Key takeaways LPS gained from the reading and math assessments include:

  • In both reading and math from Fall 2019 to Fall 2022, LPS student achievement in grades 3-8 as measured by MAP exceeded the national average*. In some grade levels LPS exceeds the national mean for the norm group by a significant difference.
  • In LPS between 2019 and 2021, in reading there were declines at only two grade levels, with the largest decline in seventh grade of five percentile points.
  • Nationally*, the mean decline across grades 3-8 in reading between 2019 and 2021 was 5.2 percentile points. The mean decline in LPS reading across grades 3-8 over the same period was 0.8 percentile points.
  • Between 2019 and 2021, in LPS mathematics there were declines at four grade levels, with the largest decline in seventh grade of eight percentile points – less than the range of declines nationally*.
  • Nationally*, the mean decline across grades 3-8 in mathematics between 2019 and 2021 was 10.0 percentile points. The mean decline in LPS mathematics across grades 3-8 over the same period was 2.7 percentile points.
  • LPS achievement as measured by MAP growth, in both reading and mathematics between 2019 and 2021, did not decline as much as achievement did nationally*. In some grade levels LPS improved in both reading and mathematics, reflecting the effort of teachers and leaders to ensure continuity of learning through the pandemic.
  • Although smaller in magnitude than national declines, LPS declines mirrored the nation* in that declines were greater in mathematics than reading.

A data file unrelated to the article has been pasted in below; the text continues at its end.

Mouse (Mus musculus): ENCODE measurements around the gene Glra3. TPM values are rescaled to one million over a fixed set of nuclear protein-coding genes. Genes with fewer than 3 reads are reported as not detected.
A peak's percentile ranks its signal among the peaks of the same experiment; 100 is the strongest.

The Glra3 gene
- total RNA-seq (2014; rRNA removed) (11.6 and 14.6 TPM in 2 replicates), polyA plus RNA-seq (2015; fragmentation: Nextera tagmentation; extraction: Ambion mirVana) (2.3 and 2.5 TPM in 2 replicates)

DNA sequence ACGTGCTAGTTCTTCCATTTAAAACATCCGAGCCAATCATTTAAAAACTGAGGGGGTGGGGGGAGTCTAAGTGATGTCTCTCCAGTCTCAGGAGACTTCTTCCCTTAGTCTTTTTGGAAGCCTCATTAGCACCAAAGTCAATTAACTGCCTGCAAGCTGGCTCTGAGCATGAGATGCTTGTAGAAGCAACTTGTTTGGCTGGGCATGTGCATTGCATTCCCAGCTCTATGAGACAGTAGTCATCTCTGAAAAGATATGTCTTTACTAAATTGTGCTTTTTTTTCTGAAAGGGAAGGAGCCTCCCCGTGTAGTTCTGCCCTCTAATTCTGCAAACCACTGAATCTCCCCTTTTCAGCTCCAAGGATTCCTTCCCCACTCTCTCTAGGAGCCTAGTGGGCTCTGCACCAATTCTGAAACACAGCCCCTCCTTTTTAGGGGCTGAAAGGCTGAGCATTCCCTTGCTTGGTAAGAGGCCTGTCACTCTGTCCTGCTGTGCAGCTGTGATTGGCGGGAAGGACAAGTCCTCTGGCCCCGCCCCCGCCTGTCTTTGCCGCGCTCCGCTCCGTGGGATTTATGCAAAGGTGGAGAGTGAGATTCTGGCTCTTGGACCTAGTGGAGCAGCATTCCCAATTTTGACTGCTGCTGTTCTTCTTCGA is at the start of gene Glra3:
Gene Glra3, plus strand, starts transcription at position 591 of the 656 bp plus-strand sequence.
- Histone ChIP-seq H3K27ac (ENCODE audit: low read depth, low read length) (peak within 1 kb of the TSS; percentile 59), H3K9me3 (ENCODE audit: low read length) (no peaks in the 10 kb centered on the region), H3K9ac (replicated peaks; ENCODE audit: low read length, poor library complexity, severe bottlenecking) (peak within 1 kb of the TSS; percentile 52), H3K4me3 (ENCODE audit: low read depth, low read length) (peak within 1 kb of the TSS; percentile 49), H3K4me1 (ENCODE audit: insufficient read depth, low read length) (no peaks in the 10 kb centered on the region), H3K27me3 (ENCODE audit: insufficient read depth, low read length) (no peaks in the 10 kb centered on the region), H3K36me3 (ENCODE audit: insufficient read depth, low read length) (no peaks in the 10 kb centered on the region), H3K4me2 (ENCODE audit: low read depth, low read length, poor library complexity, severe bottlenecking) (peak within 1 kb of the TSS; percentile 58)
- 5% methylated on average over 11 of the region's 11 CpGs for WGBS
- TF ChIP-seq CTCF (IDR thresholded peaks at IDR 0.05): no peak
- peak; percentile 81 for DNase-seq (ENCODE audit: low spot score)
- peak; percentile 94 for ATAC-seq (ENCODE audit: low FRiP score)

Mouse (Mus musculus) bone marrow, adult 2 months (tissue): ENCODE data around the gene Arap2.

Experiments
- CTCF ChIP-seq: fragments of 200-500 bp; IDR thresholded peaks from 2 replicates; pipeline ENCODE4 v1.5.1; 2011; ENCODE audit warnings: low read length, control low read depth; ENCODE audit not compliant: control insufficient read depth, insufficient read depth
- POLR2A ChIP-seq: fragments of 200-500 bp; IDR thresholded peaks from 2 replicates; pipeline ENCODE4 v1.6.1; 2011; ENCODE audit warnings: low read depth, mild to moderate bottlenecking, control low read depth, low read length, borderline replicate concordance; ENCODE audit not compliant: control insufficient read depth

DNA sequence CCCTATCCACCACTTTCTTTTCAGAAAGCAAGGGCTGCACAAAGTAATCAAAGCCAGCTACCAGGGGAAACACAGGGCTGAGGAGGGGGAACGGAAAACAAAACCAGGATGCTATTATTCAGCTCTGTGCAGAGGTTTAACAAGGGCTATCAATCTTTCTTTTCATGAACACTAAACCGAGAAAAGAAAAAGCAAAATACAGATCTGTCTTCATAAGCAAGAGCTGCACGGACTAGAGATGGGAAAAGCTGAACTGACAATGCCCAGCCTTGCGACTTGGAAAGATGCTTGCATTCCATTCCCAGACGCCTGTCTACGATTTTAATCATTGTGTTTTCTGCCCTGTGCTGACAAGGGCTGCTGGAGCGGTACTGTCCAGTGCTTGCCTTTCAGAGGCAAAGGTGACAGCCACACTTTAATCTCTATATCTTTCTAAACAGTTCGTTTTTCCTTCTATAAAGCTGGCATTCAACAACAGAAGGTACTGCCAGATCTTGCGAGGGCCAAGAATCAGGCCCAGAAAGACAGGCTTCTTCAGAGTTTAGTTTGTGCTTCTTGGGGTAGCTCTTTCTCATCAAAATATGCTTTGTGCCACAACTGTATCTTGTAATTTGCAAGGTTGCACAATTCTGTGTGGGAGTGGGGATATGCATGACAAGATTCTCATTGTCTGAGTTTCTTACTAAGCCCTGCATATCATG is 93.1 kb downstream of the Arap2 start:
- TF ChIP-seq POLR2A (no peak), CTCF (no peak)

• In LPS, in both reading and mathematics, there were slight declines in median percentile ranks between 2021 and 2022. Analysis of these scores continues, but may be related to ongoing teacher and student fatigue related to COVID-19 protocols and challenges associated with students returning to in-person learning.

You can see more of the numbers on our website here.

LPS By the Numbers

Total Enrollment
0 %
Daily Attendance
0 %
Free/Reduced Lunch Participants
0 %
Students in Gifted Education
0 %
Students in Special Education
0 %
English Language Learners
0 %
On-Time Graduation Rate
0 %
Graduated in 4-7 Years


LPS has a solid process for budget development, using a three-year forecasting and sustainability model to manage and stabilize the swings in state funding revenue. LPS is one of the lowest-spending school districts in the state for per-pupil costs and has been for decades – ranking 213 out of 244 school districts in Nebraska in per-pupil spending, more than $1,000 lower than the state average.

2021–2022 Expenditure Budget: $462,803,195

Instruction accounts for 81.34% of total expenditures!

For more information, visit lps.org/budget